Project Title:

Final report 2016-057-DLD Workshop to identify research needs and a future project to reduce bycatch and improve fuel efficiency via Low Impact Fuel Efficient (LIFE) prawn trawls

Project Number: 2016-057
Published Date: Apr 2017 Year: 2017
ISBN: 978-0-9924930-4-2 ISSN:
Description:

 

​Principle Investigator: Steve Kennelly

Key words: bycatch, fuel efficiency, prawn, trawl, LIFE

Executive Summary:

This report describes the content, discussion and outcomes that arose from a workshop involving representatives of the prawn-trawl fisheries of Australia and fishing-gear experts to explore the work done so far in developing ways to reduce bycatch and discards and improve fuel efficiency in prawn trawls (both in Australia and overseas), and to identify industry’s priorities for the way forward in this field.
 
The workshop learned of the many and varied options that are available to prawn trawler operators to reduce bycatch and/or improve fuel efficiency. These included the many physical and behavioural-type bycatch reduction devices (BRDs) and turtle exclusion devices (TEDs) used in or near codends, as well as new work describing a host of options available in the anterior (front) section of the trawl including modifications to the spreading mechanisms (including boards and numbers of nets), net tapers, hanging ratios, twine size, knot orientation, sweeps, ground gears, etc. The workshop also learned of current initiatives occurring in this field in Europe as a result of the implementation of the Landing Obligation (or Discard Ban).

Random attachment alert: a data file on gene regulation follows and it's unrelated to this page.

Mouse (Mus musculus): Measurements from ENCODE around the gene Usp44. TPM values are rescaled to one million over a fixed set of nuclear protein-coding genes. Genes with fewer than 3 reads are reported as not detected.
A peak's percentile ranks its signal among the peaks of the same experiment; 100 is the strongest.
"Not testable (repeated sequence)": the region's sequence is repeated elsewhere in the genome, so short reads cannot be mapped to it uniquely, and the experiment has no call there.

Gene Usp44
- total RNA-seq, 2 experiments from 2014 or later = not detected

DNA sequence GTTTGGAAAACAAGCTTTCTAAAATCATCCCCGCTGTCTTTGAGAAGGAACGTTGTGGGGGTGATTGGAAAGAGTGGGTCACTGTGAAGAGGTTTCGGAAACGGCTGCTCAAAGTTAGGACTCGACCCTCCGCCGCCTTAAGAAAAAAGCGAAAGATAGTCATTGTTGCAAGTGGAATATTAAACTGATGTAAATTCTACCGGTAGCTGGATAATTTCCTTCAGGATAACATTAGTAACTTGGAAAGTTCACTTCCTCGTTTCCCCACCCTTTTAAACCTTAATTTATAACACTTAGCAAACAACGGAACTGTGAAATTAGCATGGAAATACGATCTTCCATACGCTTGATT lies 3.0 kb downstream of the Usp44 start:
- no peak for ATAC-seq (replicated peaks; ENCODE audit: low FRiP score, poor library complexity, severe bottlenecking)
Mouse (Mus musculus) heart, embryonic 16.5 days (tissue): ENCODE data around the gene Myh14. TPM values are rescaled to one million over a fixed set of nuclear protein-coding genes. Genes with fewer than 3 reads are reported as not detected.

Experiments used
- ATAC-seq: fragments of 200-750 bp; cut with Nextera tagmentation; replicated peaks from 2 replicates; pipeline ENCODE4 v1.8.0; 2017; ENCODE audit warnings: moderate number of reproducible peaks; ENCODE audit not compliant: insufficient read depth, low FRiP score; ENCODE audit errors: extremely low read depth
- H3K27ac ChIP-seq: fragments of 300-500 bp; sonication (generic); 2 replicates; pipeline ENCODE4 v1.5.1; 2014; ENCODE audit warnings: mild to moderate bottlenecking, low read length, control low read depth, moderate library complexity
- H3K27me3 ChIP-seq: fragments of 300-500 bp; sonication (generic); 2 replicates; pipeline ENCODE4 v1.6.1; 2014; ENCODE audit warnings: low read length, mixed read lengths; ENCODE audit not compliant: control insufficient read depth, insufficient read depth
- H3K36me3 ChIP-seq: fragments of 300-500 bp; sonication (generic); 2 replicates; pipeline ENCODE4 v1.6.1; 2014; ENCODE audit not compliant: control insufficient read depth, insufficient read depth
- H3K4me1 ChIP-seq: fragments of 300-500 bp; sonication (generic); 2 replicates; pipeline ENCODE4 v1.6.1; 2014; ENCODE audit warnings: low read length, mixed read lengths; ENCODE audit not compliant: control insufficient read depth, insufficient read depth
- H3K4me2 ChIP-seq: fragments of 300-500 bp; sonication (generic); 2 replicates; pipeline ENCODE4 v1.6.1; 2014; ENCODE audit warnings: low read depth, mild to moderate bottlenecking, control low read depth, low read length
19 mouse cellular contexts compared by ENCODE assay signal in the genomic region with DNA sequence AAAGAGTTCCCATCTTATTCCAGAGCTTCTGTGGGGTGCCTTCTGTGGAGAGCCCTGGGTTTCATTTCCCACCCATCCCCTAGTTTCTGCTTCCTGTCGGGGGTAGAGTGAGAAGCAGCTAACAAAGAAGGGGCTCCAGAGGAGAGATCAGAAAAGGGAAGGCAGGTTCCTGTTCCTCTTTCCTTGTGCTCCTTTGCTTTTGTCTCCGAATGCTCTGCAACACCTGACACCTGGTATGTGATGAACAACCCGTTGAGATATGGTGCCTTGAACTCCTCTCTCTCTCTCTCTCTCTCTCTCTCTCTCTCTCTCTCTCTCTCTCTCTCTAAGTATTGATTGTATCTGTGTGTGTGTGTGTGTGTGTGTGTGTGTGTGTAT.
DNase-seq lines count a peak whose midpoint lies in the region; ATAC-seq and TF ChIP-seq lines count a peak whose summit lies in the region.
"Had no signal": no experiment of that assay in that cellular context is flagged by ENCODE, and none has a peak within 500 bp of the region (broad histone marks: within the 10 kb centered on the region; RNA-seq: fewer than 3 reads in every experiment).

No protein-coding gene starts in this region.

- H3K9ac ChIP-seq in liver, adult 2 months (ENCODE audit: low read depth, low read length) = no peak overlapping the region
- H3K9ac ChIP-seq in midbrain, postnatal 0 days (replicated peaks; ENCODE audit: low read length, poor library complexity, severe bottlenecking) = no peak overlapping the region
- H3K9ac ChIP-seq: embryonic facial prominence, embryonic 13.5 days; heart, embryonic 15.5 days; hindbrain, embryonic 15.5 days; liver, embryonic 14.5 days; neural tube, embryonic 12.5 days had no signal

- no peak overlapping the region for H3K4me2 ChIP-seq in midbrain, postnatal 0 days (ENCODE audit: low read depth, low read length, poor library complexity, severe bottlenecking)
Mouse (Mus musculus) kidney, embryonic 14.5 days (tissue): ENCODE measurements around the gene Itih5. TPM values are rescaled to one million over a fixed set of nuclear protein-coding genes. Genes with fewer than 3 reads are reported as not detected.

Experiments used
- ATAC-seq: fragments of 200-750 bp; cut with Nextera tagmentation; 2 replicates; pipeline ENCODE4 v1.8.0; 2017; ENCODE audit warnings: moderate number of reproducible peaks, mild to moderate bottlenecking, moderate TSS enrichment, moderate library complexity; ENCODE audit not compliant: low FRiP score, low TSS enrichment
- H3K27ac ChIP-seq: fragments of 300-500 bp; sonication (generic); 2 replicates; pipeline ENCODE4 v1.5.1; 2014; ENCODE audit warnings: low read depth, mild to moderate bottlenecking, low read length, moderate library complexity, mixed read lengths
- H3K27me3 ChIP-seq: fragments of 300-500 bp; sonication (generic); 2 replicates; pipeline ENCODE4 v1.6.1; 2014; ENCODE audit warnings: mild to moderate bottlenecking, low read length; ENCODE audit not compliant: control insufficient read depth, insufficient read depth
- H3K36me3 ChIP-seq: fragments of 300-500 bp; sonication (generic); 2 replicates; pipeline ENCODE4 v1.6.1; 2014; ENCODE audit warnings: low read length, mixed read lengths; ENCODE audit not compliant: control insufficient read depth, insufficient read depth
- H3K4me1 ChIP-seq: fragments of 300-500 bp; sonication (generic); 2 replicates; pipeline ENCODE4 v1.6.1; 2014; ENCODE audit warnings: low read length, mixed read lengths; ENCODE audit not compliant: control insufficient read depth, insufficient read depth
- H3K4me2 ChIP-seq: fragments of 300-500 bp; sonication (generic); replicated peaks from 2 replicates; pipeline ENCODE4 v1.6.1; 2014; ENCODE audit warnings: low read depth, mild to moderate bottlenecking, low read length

The work presented showed that there now exists an impressive array of options (or tools) in a trawl gear “toolbox” that could be applied to prawn-trawl fisheries in the country. These tools have the potential to significantly reduce bycatch, habitat impacts and/or fuel usage, depending on the particular circumstances in each fishery. The workshop concluded that these tools now require full extension into individual fisheries so that they can be trialled, appropriately modified, tuned, modified again, etc. to achieve optimal performance in each situation. That is, the various adaptations presented at this workshop need to find their way into the myriad of prawn-trawl fishing operations occurring throughout the countryso that fishers can select appropriate options, use, modify and test them (in a scientifically defensible way and with appropriate approval by their management agency) so they can be adopted for routine use where appropriate.
 
The workshop ultimately recommended the organisation of a “Prawn Trawl Toolbox Travelling Roadshow”, using the expertise of Australia’s expert gear technologists to explain and discuss these concepts with fishers in each fishery. Then, local fishers should take the 5 various options and adopt them for trial/use in their own situation, leaning on the expertise of our gear technologists.
 
With regard to developing the existing modifications further via more research, it was felt that a better strategy would be to do the above-mentioned extension roadshow first (i.e. over the next year or so) and monitor other global innovations which are developed in Europe and elsewhere as a result of the increased focus on bycatch reduction and the implementation of the European Discard Ban. This will allow us to take full advantage of the innovations occurring in the Northern Hemisphere (and consider any additional tools that are developed) at a reduced cost.

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Of interest

Fish Names
The online Searchable Fish Names Database includes all species listed in the Australian Fish Names Standard which is funded by FRDC.